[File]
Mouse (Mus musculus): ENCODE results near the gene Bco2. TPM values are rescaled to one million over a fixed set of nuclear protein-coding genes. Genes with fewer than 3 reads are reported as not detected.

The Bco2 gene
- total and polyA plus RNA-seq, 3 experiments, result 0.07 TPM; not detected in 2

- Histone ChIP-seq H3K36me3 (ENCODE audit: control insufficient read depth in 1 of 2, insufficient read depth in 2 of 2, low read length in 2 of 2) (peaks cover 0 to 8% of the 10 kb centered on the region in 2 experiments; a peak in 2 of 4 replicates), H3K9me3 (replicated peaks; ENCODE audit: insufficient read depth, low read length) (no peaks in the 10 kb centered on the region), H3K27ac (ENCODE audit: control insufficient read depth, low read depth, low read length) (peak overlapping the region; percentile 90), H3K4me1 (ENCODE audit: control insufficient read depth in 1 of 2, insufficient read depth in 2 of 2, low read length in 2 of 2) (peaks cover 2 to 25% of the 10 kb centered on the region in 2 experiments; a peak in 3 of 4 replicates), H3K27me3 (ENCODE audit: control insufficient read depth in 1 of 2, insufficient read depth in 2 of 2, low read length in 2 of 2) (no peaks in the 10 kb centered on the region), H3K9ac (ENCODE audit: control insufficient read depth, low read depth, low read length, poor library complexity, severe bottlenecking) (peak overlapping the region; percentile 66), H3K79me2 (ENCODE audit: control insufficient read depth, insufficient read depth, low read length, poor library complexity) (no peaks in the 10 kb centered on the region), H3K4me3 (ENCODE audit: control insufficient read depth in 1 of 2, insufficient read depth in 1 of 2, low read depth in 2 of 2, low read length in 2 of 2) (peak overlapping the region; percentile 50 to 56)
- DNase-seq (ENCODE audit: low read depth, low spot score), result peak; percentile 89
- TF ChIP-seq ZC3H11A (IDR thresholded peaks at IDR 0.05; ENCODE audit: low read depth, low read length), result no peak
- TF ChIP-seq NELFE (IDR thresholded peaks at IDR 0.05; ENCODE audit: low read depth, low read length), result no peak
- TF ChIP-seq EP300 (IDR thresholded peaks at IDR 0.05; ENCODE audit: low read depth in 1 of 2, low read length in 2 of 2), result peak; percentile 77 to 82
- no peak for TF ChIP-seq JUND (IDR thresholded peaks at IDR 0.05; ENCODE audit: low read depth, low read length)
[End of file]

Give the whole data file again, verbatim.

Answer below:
Mouse (Mus musculus): ENCODE results near the gene Bco2. TPM values are rescaled to one million over a fixed set of nuclear protein-coding genes. Genes with fewer than 3 reads are reported as not detected.

The Bco2 gene
- total and polyA plus RNA-seq, 3 experiments, result 0.07 TPM; not detected in 2

- Histone ChIP-seq H3K36me3 (ENCODE audit: control insufficient read depth in 1 of 2, insufficient read depth in 2 of 2, low read length in 2 of 2) (peaks cover 0 to 8% of the 10 kb centered on the region in 2 experiments; a peak in 2 of 4 replicates), H3K9me3 (replicated peaks; ENCODE audit: insufficient read depth, low read length) (no peaks in the 10 kb centered on the region), H3K27ac (ENCODE audit: control insufficient read depth, low read depth, low read length) (peak overlapping the region; percentile 90), H3K4me1 (ENCODE audit: control insufficient read depth in 1 of 2, insufficient read depth in 2 of 2, low read length in 2 of 2) (peaks cover 2 to 25% of the 10 kb centered on the region in 2 experiments; a peak in 3 of 4 replicates), H3K27me3 (ENCODE audit: control insufficient read depth in 1 of 2, insufficient read depth in 2 of 2, low read length in 2 of 2) (no peaks in the 10 kb centered on the region), H3K9ac (ENCODE audit: control insufficient read depth, low read depth, low read length, poor library complexity, severe bottlenecking) (peak overlapping the region; percentile 66), H3K79me2 (ENCODE audit: control insufficient read depth, insufficient read depth, low read length, poor library complexity) (no peaks in the 10 kb centered on the region), H3K4me3 (ENCODE audit: control insufficient read depth in 1 of 2, insufficient read depth in 1 of 2, low read depth in 2 of 2, low read length in 2 of 2) (peak overlapping the region; percentile 50 to 56)
- DNase-seq (ENCODE audit: low read depth, low spot score), result peak; percentile 89
- TF ChIP-seq ZC3H11A (IDR thresholded peaks at IDR 0.05; ENCODE audit: low read depth, low read length), result no peak
- TF ChIP-seq NELFE (IDR thresholded peaks at IDR 0.05; ENCODE audit: low read depth, low read length), result no peak
- TF ChIP-seq EP300 (IDR thresholded peaks at IDR 0.05; ENCODE audit: low read depth in 1 of 2, low read length in 2 of 2), result peak; percentile 77 to 82
- no peak for TF ChIP-seq JUND (IDR thresholded peaks at IDR 0.05; ENCODE audit: low read depth, low read length)